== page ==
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 »  Home  »  Awards  »  Ivan Ljubicic of Croatia lifts the trophy after winning his Vienna Open 2006
 »  Home  »  Sports  »  Ivan Ljubicic of Croatia lifts the trophy after winning his Vienna Open 2006
Ivan Ljubicic of Croatia lifts the trophy after winning his Vienna Open 2006
By Nenad N. Bach | Published  10/16/2006 | Awards , Sports | Unrated
It's great to successfully defend a title. It's the first time in my life," said Ljubic

Ivan Ljubicic of Croatia lifts the trophy after winning his Vienna Open final tennis match agaist Fernando Gonzalez of Chile in Vienna October 15,  2006. REUTERS/Heinz-Peter Bader (AUSTRIA)

Ljubicic wins Vienna title Email Print Normal font Large font October 16, 2006 - 2:16PM Top seed Ivan Ljubicic won his third title of the year by beating fifth seed Fernando Gonzalez of Chile 6-3 6-4 7-5 in the Vienna Open final today. The lanky Croatian, who added to his championships in Chennai and Zagreb, is the first player since Roger Federer in 2002 and 2003 to successfully defend the title "It's great to (successfully) defend a title. It's the first time in my life," said Ljubicic. "And I defended the biggest title I have, so it's great." Ljubicic was also runner-up this year in Miami and Bangkok and stands third in the race for a spot in the eight-player field at the season-ending Masters Cup in Shanghai. He is the second player this year to win a title without dropping serve after Mark Philippoussis who won in Newport. He also did not drop his serve in winning the 2005 title. Ljubicic, who claimed the sixth title of his career, also came close to maintaining his remarkable record of not even facing a break point during his run to the two titles. He conceded just one point on serve in the first set and only one point in each of his five service games in the second. His record ended, however, when Gonzalez led 3-2 in the third set and earned four break points which Ljubicic survived. The Croatian played impeccable tennis in the opening set, and maintained such a high standard throughout the match that Gonzalez was never really in contention. It was only in the third set that Gonzalez came close to competing at the same level but he still had to fend off two break points at 1-1 before doing so. After failing to convert his four break points for a 4-2 lead, Gonzalez had to fight off three break points at 3-3. With the set seemingly headed for a tiebreak, Ljubicic broke for 6-5 when Gonzalez netted a forehand and then smashed his racquet in frustration. Ljubicic set up match point with three consecutive aces, and closed out the contest on his second match point. "It was pretty similar to last year's final," Ljubicic said. "The first set was one way definitely, the second was a little bit closer, and in the third set my intensity dropped and he felt it and tried to come back. "I kept the pressure on him and at five-all he just couldn't handle the pressure any more, and the last game was quite easy." Gonzalez admitted he had been outplayed. "I didn't play bad," said the Chilean. "But he serves unbelievable, especially indoors, and he was going for it every shot. Usually, when I play him and I play a baseline shot I feel I have an advantage against him, and today wasn't the case. "He was hitting the ball and I didn't know where to go, and in the first two sets he was winning his serve really easy. I had a chance in the third set but didn't take it, and it's tough because you don't have many chances against a player like him."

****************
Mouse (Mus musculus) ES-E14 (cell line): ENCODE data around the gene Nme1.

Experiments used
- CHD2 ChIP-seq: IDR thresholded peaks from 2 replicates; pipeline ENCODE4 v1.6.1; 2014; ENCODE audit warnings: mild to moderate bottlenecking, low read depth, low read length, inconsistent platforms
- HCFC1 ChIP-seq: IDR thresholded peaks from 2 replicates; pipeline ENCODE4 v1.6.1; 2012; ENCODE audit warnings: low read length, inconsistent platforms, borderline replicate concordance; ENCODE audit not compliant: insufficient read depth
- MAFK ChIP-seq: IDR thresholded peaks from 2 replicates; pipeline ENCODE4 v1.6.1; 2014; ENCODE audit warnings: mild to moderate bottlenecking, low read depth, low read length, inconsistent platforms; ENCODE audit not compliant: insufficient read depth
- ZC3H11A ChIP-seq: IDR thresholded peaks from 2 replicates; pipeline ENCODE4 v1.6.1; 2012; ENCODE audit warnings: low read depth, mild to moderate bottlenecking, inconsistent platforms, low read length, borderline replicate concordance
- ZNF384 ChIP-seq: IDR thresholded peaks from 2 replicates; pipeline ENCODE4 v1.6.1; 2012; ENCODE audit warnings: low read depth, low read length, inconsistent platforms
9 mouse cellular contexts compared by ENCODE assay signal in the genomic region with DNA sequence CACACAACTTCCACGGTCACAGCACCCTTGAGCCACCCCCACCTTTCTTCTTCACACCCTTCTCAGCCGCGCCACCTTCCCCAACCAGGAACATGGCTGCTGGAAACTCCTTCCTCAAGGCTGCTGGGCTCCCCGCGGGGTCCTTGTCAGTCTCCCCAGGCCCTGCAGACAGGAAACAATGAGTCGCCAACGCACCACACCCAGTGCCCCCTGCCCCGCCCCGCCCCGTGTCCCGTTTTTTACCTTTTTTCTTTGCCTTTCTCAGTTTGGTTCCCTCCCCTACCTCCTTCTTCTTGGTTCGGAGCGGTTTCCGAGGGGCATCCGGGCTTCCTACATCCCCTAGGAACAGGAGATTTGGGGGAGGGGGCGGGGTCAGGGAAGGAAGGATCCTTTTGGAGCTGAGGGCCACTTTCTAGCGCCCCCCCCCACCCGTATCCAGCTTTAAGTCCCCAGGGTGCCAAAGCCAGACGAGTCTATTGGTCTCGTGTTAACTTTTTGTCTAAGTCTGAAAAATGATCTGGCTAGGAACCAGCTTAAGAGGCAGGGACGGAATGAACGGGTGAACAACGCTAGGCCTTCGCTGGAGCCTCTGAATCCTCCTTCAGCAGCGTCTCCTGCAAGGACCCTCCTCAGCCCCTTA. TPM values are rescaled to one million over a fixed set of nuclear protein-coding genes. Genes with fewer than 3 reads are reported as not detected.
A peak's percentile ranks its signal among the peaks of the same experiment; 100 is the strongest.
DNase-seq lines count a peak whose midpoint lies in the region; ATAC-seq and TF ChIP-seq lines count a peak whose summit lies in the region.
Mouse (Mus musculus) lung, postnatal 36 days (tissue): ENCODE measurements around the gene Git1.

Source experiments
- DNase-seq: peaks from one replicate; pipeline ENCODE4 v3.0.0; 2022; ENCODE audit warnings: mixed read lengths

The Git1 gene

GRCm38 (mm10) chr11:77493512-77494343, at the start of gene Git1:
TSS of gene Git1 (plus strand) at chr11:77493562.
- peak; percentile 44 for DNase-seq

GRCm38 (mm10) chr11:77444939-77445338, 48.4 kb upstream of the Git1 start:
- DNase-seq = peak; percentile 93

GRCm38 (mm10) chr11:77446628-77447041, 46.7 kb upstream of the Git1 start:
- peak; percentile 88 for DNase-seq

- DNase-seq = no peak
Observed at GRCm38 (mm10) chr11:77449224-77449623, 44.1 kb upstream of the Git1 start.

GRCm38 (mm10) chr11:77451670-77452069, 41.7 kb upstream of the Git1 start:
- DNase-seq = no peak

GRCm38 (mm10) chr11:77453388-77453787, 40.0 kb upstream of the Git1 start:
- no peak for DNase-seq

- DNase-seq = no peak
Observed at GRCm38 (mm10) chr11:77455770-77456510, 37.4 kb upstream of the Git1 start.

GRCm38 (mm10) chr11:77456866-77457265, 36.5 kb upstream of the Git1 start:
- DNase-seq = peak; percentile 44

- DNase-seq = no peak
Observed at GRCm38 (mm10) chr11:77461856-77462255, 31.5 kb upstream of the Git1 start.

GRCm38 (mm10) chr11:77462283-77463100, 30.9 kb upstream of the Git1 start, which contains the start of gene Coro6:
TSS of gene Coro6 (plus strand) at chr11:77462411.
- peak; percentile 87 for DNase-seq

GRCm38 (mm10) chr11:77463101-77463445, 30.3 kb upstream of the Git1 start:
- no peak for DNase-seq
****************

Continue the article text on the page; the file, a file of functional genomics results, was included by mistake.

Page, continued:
Formated for CROWN by Nenad Bach
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